Researchers used Mendelian randomization (MR) analysis to determine genetic causal associations between myopia, glaucoma and glaucoma-related traits to overcome the effects of external confounders.

The study doctors analyzed bi-directional genetic associations between myopia or refractive spherical equivalent (RSE), POAG and POAG-endophenotypes. They analyzed data from a genetic bank (n=216,257 to 542,934), and used multiple Mendelian randomization models and multivariate genomic structural modeling to identify significant mediators for the relationship between myopia and POAG.

Here are some of the findings:

  • Researchers found consistent bi-directional genetic associations between myopia and POAG, and between myopia and intraocular pressure using multiple MR models at Bonferroni-corrected levels of significance. 
  • IOP had the most significant mediation effect on RSE and POAG (Sobel test: 0.13; CI, 0.09 to 0.17; p=1.37×10-8).

Researchers found a strong bi-directional genetic causal link between myopia and POAG, which was mainly mediated by IOP. The findings suggested IOP-lowering treatment for glaucoma may be beneficial in myopic eyes, despite the challenges of establishing a clear clinical diagnosis, they added. 

Ophthalmology 2022; Dec 6. [Epub ahead of print]
Chong RS, Li H, Cheong AJ, et al.  

Changes after Aflibercept Treat and Extend

Investigators examined the morphological changes in macular neovascularization secondary to age-related macular degeneration after two years of aflibercept treatment under a treat-and-extend regimen.

This retrospective study analyzed the medical records for 26 eyes of 25 patients diagnosed with treatment-naïve neovascular AMD and treated with aflibercept under a T&E regimen for two years. The areas of the MNV and vascular structures were assessed using swept-source optical coherence tomography angiography at baseline and after two years of treatment.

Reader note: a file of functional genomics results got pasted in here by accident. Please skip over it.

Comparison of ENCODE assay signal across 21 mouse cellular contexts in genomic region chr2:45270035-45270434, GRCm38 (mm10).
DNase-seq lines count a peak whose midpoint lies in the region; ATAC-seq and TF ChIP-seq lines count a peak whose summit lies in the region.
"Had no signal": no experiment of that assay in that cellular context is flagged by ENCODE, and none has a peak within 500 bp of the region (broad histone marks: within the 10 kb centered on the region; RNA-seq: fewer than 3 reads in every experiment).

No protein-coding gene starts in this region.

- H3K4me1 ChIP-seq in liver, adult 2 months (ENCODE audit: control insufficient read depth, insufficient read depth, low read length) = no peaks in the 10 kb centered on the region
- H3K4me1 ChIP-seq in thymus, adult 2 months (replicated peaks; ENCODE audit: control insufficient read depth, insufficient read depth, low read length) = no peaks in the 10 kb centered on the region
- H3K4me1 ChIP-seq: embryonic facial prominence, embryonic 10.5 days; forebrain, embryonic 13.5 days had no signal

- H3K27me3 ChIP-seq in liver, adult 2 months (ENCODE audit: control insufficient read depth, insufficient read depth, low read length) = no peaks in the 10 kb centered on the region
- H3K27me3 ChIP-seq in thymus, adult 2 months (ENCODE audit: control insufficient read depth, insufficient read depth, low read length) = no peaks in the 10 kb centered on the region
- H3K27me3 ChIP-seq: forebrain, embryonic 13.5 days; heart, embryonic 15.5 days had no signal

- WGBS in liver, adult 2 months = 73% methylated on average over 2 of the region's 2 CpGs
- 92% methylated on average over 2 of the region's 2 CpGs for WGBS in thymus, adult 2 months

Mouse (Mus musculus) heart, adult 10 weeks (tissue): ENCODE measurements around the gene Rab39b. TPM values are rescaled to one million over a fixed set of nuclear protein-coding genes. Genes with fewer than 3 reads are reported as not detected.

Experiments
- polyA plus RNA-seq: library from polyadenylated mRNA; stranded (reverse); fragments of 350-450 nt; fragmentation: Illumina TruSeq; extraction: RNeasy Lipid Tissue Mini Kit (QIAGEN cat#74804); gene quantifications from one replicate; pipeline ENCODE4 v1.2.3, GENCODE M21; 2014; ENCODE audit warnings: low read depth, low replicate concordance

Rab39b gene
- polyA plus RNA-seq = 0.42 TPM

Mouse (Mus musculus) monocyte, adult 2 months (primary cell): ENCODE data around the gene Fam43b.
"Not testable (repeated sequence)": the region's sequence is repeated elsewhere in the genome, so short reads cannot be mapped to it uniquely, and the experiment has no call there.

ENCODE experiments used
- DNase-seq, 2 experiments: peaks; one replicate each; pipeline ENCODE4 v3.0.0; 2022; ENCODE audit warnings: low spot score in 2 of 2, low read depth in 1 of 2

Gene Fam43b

Here are some of the findings:

  • The mean MNV area increased significantly from 0.65 ±0.42 mm2 at baseline to 0.78 ±0.45 mm2 at two years. 
  • At two years, the mean change in the MNV area from baseline was 22 percent (interquartile range: 4 to 60 percent). 
  • The baseline MNV area was negatively correlated with the change ratio of the MNV areas at two years and baseline (R=-0.68; p<0.001). 
  • Nine of 26 eyes (34.6 percent) showed newly formed mature vessels, and seven eyes (26.9 percent) showed prominently developing preexisting mature vessels.

Investigators determined MNV expanded and showed vascular maturation under aflibercept treatment with a T&E regimen. They added, the smaller the MNV at baseline, the greater was its expansion in two years.

Retina 2022; Nov 17. [Epub ahead of print].
Nakano Y, Takeuchi J, Horiguchi E, et al. 


Detecting Optic Disc Drusen

Researchers evaluated the most accurate diagnostic imaging modality to detect optic disc drusen (ODD) between B-scan ultrasonography (U/S), fundus photography, fundus autofluorescence (FAF) and enhanced depth imaging optical coherence tomography (EDI-OCT).

The comparative diagnostic analysis included 205 eyes of 105 patients with suspected ODD. Of these, 108 had ODD. All eyes received a full in-person ophthalmic exam with 3D view of the optic nerve and all four imaging modalities. 

Here are some of the findings:

  • EDI-OCT had the highest sensitivity (95 percent) and accuracy (97 percent) to detect ODD, compared to: 

— FAF (sensitivity, 84 percent; accuracy, 92 percent); 

— U/S (sensitivity, 74 percent; accuracy, 86 percent); and 

— fundus photography (sensitivity, 38 percent; accuracy, 66 percent). 

  • All image modalities had high specificity (>97 percent) and precision (>93 percent). 
  • Enhanced depth-imaging OCT had the highest examiner confidence (96 percent) compared to the others (88 percent).

Researchers determined that, among the four imaging modalities, enhanced depth-imaging OCT had the highest diagnostic utility for the detection of optic disc drusen and suggested it should be considered the preferred initial diagnostic modality.

Am J Ophthalmol 2022; Dec 11. [Epub ahead of print]
Youn S, MFE B, Armstrong JJ, et al.